At 13.7: Cosmos and Culture, a blog sponsored by NPR, astrophysicist Adam Frank takes on the changing relationship between Buddhism and science. Early interest in Buddhism among scientists had to do with an assumed parallel between the principles of quantum physics and ancient truths of eastern religion. In Frank’s estimation, this 1970s discussion was “mostly silly.”

More recently, however, the discussion has shifted. Today, scientists take an interest in Buddhism in hopes of learning something about mind and consciousness. Frank reports from a recent conference he attended and notes that, aside from neuroscientists, scholars with an interest in holism, human evolution, and sustainable culture—some of whom work in the social sciences—took an interest in Buddhism as well. He concludes:

When we discuss science and religion, as we so often do in this blog, we usually focus on the conflict model that has been the public norm in this country.  The problem with including Buddhism in the mix of our discussions of science and religion is that its most visible public entrance into the debate had been through the quantum mechanics and physical sciences.  This is, to my mind, the wrong gate.  Hopefully that era has passed and a new and more meaningful discussion can begin that will be fruitful and enlightening for everyone.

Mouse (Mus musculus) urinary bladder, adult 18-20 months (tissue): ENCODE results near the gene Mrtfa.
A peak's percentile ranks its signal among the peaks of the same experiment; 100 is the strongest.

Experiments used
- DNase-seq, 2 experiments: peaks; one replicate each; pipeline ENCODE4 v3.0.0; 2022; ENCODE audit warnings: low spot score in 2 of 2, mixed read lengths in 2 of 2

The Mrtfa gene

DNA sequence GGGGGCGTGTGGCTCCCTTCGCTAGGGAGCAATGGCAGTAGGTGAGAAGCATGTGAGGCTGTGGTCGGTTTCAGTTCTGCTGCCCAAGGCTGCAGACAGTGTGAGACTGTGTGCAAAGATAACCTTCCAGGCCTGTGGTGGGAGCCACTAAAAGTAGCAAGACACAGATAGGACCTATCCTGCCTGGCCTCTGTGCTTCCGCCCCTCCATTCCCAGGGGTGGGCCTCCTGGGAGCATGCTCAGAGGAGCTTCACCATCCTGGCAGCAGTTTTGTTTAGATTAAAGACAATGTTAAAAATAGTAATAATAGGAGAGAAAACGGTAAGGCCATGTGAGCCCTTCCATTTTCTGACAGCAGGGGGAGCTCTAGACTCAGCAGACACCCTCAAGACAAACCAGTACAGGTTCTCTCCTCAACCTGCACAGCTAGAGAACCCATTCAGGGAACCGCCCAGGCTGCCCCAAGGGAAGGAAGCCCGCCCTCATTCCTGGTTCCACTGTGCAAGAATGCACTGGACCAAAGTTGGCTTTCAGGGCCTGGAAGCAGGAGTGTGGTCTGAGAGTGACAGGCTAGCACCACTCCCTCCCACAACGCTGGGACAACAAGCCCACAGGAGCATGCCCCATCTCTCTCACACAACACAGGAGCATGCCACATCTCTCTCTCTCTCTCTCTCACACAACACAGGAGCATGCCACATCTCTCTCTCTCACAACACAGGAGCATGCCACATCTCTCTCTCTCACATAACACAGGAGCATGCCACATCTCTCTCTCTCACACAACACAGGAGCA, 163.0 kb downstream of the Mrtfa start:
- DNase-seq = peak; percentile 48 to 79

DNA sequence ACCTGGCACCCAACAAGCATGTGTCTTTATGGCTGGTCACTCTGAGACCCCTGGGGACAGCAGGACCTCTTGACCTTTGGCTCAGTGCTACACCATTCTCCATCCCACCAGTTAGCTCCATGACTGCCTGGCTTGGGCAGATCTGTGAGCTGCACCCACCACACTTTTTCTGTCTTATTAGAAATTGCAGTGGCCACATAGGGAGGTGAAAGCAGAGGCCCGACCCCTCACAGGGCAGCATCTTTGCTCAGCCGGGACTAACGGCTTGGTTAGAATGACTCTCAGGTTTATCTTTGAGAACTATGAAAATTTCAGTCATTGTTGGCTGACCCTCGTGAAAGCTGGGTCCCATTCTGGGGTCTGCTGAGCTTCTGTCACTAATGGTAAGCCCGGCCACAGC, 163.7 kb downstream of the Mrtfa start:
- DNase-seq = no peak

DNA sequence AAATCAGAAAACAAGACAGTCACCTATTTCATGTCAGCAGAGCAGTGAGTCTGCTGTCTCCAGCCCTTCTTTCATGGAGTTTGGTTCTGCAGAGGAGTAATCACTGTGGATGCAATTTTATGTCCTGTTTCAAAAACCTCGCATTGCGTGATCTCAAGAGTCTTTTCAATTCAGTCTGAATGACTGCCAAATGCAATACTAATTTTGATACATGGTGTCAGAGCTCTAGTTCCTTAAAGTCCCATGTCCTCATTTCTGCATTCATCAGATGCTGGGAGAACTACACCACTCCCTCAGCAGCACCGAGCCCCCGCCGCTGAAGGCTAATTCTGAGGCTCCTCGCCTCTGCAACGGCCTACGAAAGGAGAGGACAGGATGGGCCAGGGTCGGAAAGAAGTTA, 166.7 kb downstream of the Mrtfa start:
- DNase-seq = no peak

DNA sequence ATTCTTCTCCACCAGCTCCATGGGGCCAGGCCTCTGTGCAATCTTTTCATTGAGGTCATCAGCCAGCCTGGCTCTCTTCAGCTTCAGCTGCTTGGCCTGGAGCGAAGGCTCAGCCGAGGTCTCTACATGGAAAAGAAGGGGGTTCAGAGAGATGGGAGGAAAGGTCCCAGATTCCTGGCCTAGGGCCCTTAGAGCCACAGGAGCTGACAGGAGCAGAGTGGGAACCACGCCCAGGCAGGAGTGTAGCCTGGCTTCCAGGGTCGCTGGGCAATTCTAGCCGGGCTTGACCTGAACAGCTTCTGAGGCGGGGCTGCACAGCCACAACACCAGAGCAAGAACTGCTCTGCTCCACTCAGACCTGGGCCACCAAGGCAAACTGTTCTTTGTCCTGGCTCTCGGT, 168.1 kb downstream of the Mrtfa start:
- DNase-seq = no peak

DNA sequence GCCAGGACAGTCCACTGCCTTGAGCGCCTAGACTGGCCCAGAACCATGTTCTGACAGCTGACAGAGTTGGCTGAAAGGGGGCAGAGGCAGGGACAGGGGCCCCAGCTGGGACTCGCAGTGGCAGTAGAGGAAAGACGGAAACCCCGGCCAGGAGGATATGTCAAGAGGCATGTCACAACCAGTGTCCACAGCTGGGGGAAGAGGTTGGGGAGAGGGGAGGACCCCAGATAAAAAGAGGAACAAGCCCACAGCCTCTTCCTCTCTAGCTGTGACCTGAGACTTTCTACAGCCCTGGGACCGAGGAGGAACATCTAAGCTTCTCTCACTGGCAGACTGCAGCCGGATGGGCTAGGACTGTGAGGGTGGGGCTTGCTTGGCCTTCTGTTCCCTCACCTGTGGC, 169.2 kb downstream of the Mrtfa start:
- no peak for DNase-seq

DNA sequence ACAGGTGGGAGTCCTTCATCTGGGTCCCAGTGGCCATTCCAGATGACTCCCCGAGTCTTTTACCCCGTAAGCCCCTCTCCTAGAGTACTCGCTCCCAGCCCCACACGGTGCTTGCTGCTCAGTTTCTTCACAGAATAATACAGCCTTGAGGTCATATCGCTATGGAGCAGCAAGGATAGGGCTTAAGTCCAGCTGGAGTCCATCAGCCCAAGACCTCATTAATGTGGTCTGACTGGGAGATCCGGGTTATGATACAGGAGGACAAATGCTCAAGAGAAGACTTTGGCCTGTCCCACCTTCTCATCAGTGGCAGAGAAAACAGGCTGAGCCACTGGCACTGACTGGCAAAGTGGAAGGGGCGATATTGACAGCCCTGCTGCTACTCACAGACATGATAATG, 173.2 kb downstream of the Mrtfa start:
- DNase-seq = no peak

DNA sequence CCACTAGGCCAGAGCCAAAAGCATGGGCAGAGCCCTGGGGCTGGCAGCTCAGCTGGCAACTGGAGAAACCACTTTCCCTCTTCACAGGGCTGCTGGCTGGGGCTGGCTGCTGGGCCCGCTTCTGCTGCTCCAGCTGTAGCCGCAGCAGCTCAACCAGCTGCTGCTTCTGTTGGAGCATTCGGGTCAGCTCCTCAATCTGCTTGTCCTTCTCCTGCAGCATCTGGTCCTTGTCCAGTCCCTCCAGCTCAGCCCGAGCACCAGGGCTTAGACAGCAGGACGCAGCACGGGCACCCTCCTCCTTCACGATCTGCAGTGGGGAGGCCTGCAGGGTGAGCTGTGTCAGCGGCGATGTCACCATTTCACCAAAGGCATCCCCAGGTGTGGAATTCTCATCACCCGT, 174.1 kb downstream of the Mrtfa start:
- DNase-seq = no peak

Read the full essay here. (Also, take a look at the previous Immanent Frame discussion on the “cognitive revolution” here.)